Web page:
A recent classified document has revealed that a high-ranking official from the administration of Yemen’s fugitive former president, Abd Rabbuh Mansur Hadi, is in close contact with criminal networks that loot archaeological goods and artwork from ancient heritage sites across the war-stricken country, and sell them to antiquities traffickers.
The document, recently leaked by Saudi Arabia’s Oversight and Anti-Corruption Authority (Nazaha), shows that networks affiliated with pro-Hadi Yemeni minister of information Muammar al-Aryani are smuggling antiquities out of the country, and the artifacts later head for the European black market through Saudi territory.
It went on to say that smuggled antiquities are sold at very low prices in the European market, and that a large number of the objects have been discovered inside a building on the outskirts of the Saudi capital Riyadh.
According to the document, Saudi Arabia's ambassador to the United Kingdom, Prince Khalid bin Bandar bin Sultan, has written a letter to the chairman of the Oversight and Anti-Corruption Authority, Mazen bin Ibrahim al-Kahmous, informing him that London police had arrested a number of antiquities traffickers who were Saudi nationals.
Kahmous wrote in response that investigations had revealed that the smuggling network was connected to Aryani.
While the document has been widely circulated among Saudi and Yemeni social media users, Saudi Arabia’s Oversight and Anti-Corruption Authority has opted to deny it.
Yemen's bloody six-year conflict has not spared the country’s rich cultural heritage. It is estimated that more than a million antiquities have been smuggled out of Yemen since the start of the Saudi-led military onslaught.
The Gulf Institute for Democracy and Human Rights (GIDHR) said in a report that the Saudi-led coalition is targeting Yemeni historical and cultural sites in addition to civilian infrastructure.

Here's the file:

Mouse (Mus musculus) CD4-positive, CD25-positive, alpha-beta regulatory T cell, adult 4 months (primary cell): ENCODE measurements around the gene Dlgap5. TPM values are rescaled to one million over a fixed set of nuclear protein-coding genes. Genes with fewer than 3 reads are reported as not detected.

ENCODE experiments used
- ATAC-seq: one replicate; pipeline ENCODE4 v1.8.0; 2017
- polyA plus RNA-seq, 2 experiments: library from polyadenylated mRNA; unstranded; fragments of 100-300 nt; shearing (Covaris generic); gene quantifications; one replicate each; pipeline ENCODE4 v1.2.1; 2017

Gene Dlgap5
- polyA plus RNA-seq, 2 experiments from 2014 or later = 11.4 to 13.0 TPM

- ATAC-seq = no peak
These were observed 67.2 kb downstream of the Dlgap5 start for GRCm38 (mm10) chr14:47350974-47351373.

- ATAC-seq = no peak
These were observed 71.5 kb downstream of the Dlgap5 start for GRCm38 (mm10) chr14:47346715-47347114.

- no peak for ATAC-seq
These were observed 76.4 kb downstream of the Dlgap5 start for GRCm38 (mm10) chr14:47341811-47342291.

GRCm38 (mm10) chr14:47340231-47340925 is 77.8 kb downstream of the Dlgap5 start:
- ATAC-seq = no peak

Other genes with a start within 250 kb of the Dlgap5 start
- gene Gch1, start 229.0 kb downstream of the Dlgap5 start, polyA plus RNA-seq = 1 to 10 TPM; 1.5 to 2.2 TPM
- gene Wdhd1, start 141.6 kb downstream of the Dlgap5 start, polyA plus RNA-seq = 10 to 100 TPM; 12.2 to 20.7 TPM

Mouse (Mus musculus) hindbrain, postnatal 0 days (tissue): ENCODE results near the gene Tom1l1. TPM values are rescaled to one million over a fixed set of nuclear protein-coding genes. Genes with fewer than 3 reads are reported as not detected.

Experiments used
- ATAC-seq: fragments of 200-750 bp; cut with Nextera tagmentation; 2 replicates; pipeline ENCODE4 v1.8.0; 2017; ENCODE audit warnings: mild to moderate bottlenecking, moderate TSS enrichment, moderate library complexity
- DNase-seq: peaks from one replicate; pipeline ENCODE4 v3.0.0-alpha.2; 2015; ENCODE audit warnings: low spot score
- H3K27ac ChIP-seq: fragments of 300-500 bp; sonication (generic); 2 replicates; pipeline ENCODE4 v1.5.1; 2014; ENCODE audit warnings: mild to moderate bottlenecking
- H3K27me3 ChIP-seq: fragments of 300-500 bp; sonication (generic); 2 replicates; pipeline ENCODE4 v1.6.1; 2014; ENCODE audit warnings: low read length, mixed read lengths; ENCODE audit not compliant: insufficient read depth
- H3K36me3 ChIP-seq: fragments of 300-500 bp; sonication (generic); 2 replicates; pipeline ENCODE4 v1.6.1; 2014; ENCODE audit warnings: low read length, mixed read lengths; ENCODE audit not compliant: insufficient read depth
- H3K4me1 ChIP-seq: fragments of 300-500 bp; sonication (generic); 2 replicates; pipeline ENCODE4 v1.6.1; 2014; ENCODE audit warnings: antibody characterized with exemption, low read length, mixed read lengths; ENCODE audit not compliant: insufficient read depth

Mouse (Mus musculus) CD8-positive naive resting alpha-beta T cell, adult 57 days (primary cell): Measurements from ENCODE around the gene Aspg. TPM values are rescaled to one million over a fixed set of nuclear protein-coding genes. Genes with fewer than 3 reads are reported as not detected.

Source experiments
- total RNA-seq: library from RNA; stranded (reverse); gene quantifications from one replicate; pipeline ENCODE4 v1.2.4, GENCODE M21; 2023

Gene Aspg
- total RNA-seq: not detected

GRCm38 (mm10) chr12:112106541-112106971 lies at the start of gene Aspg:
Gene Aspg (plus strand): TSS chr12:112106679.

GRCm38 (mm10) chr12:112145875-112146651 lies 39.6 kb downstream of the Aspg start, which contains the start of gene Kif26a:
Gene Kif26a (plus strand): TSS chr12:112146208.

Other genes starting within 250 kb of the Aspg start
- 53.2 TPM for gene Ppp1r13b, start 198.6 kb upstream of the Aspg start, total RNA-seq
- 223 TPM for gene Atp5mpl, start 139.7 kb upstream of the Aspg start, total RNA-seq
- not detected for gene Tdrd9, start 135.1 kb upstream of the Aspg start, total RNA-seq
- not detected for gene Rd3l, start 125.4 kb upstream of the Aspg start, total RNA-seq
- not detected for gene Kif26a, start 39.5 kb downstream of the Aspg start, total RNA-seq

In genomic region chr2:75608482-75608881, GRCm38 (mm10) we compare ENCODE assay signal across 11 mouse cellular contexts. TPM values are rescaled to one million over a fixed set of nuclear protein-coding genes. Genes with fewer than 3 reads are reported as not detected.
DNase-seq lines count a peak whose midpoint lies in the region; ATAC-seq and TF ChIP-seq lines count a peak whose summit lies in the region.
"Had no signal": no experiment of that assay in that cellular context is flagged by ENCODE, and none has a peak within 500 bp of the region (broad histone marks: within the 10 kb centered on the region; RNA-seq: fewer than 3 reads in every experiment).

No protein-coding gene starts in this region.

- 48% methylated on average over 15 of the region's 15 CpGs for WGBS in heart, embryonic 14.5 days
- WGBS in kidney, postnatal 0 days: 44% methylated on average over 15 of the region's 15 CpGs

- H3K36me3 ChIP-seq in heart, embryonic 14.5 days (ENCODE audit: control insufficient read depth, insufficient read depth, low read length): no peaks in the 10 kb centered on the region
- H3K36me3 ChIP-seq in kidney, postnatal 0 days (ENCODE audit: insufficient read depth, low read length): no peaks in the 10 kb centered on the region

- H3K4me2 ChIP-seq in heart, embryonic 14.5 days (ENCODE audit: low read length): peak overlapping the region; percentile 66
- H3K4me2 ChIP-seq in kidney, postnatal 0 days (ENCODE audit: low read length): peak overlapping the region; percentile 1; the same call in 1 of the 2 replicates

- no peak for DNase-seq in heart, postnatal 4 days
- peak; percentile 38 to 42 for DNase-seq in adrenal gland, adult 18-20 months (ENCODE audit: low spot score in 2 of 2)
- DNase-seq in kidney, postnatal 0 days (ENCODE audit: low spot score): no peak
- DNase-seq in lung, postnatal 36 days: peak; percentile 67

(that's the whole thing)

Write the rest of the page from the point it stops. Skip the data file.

Chairman of the GIDHR Yahya al-Hadid stated that Saudi-led attacks had destroyed 80 percent of Yemen's antiquities and monuments, and that antiquities experts could not enter the country to repair the cultural heritage site because of the tight blockade on Yemen.
He added that many Yemeni antiquities have either been destroyed or trafficked to Saudi Arabia and the United Arab Emirates.
Some Yemeni treasures have resurfaced in private collections in Persian Gulf countries, including Qatar and Kuwait, Jeremie Schiettecatte, an expert in the archaeology of the Arabian Peninsula at France's National Centre for Scientific Research, said.
He said he believed the destruction of Yemeni heritage elicited less international outcry than the desecration of artifacts in Syria and Iraq because of the involvement of Saudi Arabia, a major market for Western arms, in Yemen's conflict.
“There's a very strong link between the Yemenis and their heritage,” Schiettecatte said.
“(There is) great pride in the period when southern Arabia (modern-day Yemen) was the most advanced society on the Arabian Peninsula,” he noted.
Saudi Arabia, backed by the US and regional allies, launched the devastating war on Yemen in March 2015, with the goal of bringing Hadi’s government back to power and crushing popular Ansarullah resistance movement.
Yemeni armed forces and allied Popular Committees have, however, gone from strength to strength against the Saudi invaders, and left Riyadh and its allies bogged down in the country.
The Saudi war has left hundreds of thousands of Yemenis dead, and displaced millions more. The war has also destroyed Yemen's infrastructure and spread famine and infectious diseases across the Arab country.